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The 'Andy Dalton Line'

When looking for a quarterback in the NFL draft, can we look to Cincinnati Bengals quarterback Andy Dalton as a threshold for quarterbacks?

John Grieshop

As we head closer to the 2014 NFL Draft, we know there is a possibility the Jacksonville Jaguars will draft a quarterback if not with the No. 3 overall pick, at some point in the 2014 NFL Draft. There are arguments on both sides, as to whether or not the Jaguars should pick a quarterback in the Top 5 of the first round or wait until the second or third round.

Most of the arguments against the notion revolve around the fact that there doesn't appear to be a "consensus" top quarterback and/or there isn't an elite prospect. There is "no Andrew Luck" in the 2014 NFL Draft, if you will.

I would agree, there isn't, but should that be the requirement for drafting a quarterback in the Top 5?

While every team would love to get that "Andrew Luck" type of quarterback, the fact of the matter is they're not available very often. Instead, you're left with players who have flaws and teams look for the quarterbacks who not only fit the style of play they want, but the ones with the most limited and fixable flaws.

The question really is, what's the threshold you're trying to meet at worst, with the quarterback you draft.

I posed this question on Twitter the other day, but would you draft Cincinnati Bengals quarterback Andy Dalton with the No. 3 overall pick if he were in the 2014 NFL Draft and you knew everything you knew about him up to this point? The answers weren't all that surprising, with the vast majority signaling they would not but would consider him in the latter part of the first round.

I don't think I would, but I would definitely consider it. Andy Dalton isn't and likely won't ever be an elite quarterback in the NFL. He isn't and probably won't be a bad one, either. Dalton's major problem is that he's good enough to get you to the playoffs, but when the situation and play is amped up, he hasn't been able to get the job done. There's no question Dalton is a limited quarterback, but he's still good enough to pilot a team to the NFL playoffs.

On the flip side, would you draft Russell Wilson with the No. 3 overall pick if he were in the 2014 NFL Draft and we know everything we currently know? I would without even thinking about it, though many would consider Wilson outside of that "elite" echelon of quarterbacks currently in the NFL. The responses to that same question on Twitter netted mixed results, but the majority indicated with hindsight they'd take Wilson with a Top 10 pick.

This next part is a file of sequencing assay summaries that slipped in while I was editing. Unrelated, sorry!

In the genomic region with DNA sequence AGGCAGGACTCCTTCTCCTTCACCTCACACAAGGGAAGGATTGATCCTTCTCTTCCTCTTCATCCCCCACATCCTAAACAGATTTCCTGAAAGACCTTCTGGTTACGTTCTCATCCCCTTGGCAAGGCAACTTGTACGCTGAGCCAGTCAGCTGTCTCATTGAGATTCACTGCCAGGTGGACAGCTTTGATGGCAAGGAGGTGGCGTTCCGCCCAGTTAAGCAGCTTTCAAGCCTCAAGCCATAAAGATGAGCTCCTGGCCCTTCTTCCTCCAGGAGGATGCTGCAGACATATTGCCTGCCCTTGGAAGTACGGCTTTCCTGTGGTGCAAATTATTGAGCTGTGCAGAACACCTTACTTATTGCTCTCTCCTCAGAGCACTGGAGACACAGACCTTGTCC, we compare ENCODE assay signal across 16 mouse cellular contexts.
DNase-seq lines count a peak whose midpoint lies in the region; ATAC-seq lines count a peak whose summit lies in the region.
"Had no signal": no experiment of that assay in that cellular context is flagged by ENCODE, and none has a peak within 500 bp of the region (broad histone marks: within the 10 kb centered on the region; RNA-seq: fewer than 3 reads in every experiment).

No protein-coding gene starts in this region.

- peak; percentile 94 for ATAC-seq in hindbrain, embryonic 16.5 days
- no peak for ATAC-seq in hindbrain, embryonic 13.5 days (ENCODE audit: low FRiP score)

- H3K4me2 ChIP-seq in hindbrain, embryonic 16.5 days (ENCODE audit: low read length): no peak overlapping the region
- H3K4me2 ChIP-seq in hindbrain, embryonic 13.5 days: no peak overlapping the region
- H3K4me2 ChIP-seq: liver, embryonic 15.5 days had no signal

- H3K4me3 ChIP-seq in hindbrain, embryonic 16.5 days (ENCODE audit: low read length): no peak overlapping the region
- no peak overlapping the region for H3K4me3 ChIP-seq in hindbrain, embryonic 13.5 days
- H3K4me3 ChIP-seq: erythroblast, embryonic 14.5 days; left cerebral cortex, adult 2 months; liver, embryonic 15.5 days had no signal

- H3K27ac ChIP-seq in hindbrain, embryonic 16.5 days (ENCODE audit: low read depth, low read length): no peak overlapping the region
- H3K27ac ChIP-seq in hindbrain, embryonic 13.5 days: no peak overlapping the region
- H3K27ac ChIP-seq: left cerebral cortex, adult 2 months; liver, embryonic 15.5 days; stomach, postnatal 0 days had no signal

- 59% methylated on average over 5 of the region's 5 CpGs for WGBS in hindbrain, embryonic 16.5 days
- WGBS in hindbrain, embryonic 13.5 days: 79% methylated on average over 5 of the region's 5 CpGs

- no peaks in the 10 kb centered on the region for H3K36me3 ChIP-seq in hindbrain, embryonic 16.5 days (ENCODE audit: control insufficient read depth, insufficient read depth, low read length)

Like Dalton, Wilson may never be an "elite" level quarterback. He's not going to chuck the ball around 40 times a game and throw for 5,000 yards on a season probably ever. But, Wilson is good enough to do what needs to be done to win a football game and can provide explosive plays be it down the field passing the ball or with his scrambling ability. I struggle to label Wilson the dreaded "game manager" title, but I think he's between that elite and game manager echelon.

The next question I posed on Twitter was asking if people felt that Atlanta Falcons quarterback Matt Ryan was a Top 5 quarterback in the NFL and if he was worth the No. 3 overall selection in the 2008 NFL Draft. The vast majority of the answers I receiver were "no" and "yes" respectively with a handful of double "no"'s. Personally I would say "no" and "yes" to the same question, even though Ryan is just 1-4 in the NFL playoffs in his career. Ryan also recently signed a five-year, $103 million deal with $42 million guaranteed, of which I probably would not have given him despite thinking he was worth the No. 3 overall pick.

So what exactly am I getting at here?

The Andy Dalton Line

Discussing whether or not Teddy Bridgewater, Johnny Manziel or Blake Bortles are worth the No. 3 overall pick with multiple people who's evaluation opinions I trust, we felt that if you believe a quarterback is going to be at worst what Andy Dalton and/or the current version of Alex Smith (w/Jim Harbaugh and Andy Reid), you should draft the quarterback with the No. 3 overall pick.

For instance, some have compared Teddy Bridgewater to Alex Smith. This immediately causes people to freak out and think he's not going to be any good, but what that comparison is is to Alex Smith the draft prospect, not Alex Smith the NFL player. I don't necessarily agree with the comparison (I see more athletic Matt Ryan), but if that's what Bridgewater ends up being at worst, is he worth the No. 3 overall pick?

I've dubbed this "The Andy Dalton Line".

Essentially what it means is that personally, if I felt a quarterback would be better than Andy Dalton and that Dalton is his proverbial floor, then I would definitely draft him in the Top 10 of the NFL Draft.

To compete in the NFL currently, you need at least a quarterback who ranks in the Top 12 at their position. I would say Russell Wilson and Matt Ryan meet that criteria while Andy Dalton is stuck in the jumble of quarterbacks outside of the Top 12.

That's my threshold.

If I pick a quarterback in the Top 10 of the NFL Draft of course I want him to be elite, but more so I need to consider his floor than his upside. I need a quarterback who can consistently get me to and win in the playoffs. He doesn't necessarily have to take the game over every time, but he needs the ability to do so if I need it (see; Russell Wilson).

If the quarterback does not meet this threshold, than they're more than likely a second round pick or beyond, like Andy Dalton was.